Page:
In addition to hearing sensitivity, decreased cognitive control ability has been shown to be attributed to increasing age in the general population [2]. The effect of aging seems uncertain in the tinnitus population because both studies targeting young (e.g., Degeest, et al. [17]) and older tinnitus patients (e.g., Heeren, et al. [26]) have suggested altered cognitive control of attention caused by tinnitus behaviorally (Table 1). However, an insignificant effect of aging in this population may simply be due to the complexity of behavioral tasks, with more complex ones requiring greater effort of cognitive processing, regardless of the effect of aging. In fact, it might be impossible to preclude the effect of aging on cognitive control because most tinnitus studies included participants in a wide age range (e.g., tinnitus patients aged between 20 and 72 years in Heeren, et al. [26]). Moreover, unmatched age between the tinnitus and the control groups in some studies can adversely make the results susceptible to the effect of aging [4].

Tinnitus severity

The severity of tinnitus is often estimated by using established questionnaires such as the Tinnitus Handicap Inventory (THI) [27]. The THI has remained in widespread use because it provides five ranges of scores that allows the classification of various severity levels, despite being reported to have low sensitivity to smaller changes because it only contains a three-label category scale. Questionnaires that contain subscales to reflect cognitive concerns and allow larger scale for rating, for example, the Tinnitus Primary Function Questionnaires [1] and the Tinnitus Functional Index [28], are considered to have better sensitivity. However, they have not been extensively used for studying cognitive control in tinnitus. Surprisingly, several studies (e.g., [7] and [26], Table 1) using behavioral measures to support changes in cognitive control of attention caused by tinnitus did not incorporate any tinnitus severity estimation.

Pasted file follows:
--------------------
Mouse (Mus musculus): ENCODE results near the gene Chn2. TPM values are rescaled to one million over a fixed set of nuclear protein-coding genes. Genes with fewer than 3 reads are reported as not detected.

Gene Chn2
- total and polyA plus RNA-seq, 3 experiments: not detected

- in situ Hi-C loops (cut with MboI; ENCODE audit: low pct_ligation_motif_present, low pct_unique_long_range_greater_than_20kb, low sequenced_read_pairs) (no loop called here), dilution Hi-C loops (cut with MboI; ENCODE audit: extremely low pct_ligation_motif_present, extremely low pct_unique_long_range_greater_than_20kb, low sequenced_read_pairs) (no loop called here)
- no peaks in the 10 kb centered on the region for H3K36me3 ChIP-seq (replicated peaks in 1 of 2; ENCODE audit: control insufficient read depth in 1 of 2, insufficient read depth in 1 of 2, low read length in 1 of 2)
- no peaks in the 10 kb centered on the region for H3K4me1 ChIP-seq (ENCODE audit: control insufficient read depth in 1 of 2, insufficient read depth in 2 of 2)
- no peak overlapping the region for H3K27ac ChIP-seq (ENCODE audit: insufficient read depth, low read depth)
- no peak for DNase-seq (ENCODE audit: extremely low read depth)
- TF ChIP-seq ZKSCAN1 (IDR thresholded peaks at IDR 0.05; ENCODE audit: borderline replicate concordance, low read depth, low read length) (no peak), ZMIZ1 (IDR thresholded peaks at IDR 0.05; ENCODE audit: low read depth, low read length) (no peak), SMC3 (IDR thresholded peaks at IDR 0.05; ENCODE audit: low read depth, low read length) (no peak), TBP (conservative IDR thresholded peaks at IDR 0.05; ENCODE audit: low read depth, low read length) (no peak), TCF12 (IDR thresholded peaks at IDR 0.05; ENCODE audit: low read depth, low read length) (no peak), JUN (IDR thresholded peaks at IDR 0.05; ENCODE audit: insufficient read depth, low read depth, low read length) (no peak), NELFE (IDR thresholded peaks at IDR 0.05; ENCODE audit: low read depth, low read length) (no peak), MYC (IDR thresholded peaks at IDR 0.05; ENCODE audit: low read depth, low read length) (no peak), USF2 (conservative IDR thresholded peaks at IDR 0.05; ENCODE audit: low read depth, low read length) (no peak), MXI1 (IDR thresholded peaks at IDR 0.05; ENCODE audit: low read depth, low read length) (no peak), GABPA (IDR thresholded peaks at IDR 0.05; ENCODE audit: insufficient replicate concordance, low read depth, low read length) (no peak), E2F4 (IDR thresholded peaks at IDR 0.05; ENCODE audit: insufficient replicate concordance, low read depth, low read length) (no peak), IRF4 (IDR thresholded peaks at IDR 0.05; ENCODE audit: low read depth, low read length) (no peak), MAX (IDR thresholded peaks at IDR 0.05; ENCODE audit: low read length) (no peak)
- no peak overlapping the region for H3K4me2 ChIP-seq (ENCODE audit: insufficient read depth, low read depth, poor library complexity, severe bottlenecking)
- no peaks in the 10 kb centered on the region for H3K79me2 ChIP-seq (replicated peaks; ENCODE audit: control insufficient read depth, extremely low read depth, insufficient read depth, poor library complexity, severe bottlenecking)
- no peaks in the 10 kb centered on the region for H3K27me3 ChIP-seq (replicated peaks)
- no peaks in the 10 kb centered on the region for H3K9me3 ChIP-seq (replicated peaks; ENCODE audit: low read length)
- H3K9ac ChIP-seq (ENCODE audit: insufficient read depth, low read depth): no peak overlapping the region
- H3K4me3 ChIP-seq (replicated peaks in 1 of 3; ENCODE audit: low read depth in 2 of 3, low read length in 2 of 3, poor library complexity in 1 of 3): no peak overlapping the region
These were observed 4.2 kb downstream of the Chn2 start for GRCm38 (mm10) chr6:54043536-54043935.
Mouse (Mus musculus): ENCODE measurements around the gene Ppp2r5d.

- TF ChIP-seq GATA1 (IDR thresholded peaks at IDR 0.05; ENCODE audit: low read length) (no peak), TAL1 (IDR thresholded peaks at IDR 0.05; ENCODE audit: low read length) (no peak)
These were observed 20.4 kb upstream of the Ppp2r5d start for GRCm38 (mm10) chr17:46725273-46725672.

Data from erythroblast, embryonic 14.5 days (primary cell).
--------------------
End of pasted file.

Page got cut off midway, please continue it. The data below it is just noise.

It is difficult to predict the exact effect of tinnitus severity on cognitive control with the variety of tinnitus questionnaires used in estimating tinnitus severity and mixed findings from various studies. On the one hand, some patients who reported slight tinnitus handicap still showed difficulties in allocation attentional resource behaviorally [17]. On the other hand, other behavioral studies found altered cognitive control processing only in individuals who reported greater than slight tinnitus handicap (e.g., [29]).
Although fMRI studies have not often examined the role of severity on SiN or cognitive control, our recent paper examining resting state fMRI noted that changes to the connectivity patterns of the default mode and dorsal attention network were correlated with severity [24], thus attesting to the fact that severity has an impact even in the absence of a goal-directed task.


This review assessed the relationship between cognitive control and SiN performance in tinnitus patients. In general, SiN studies suggest an impact of tinnitus on SiN performance, with poorer SiN recognition observed in patients compared to controls. Such findings appear to be independent of hearing sensitivity or the complexity of SiN tasks, but the effect of tinnitus severity cannot be ruled out. In terms of cognitive control in tinnitus, studies have demonstrated that tinnitus can alter cognitive control processing, but confounding factors such as hearing sensitivity and tinnitus severity need to be considered for a complete interpretation of results. Because few studies have addressed both SiN recognition and cognitive control in tinnitus patients, the evidence is still not well-defined as to how cognitive control is affected by tinnitus and how tinnitus indirectly affects SiN performance by causing cognitive deficiencies.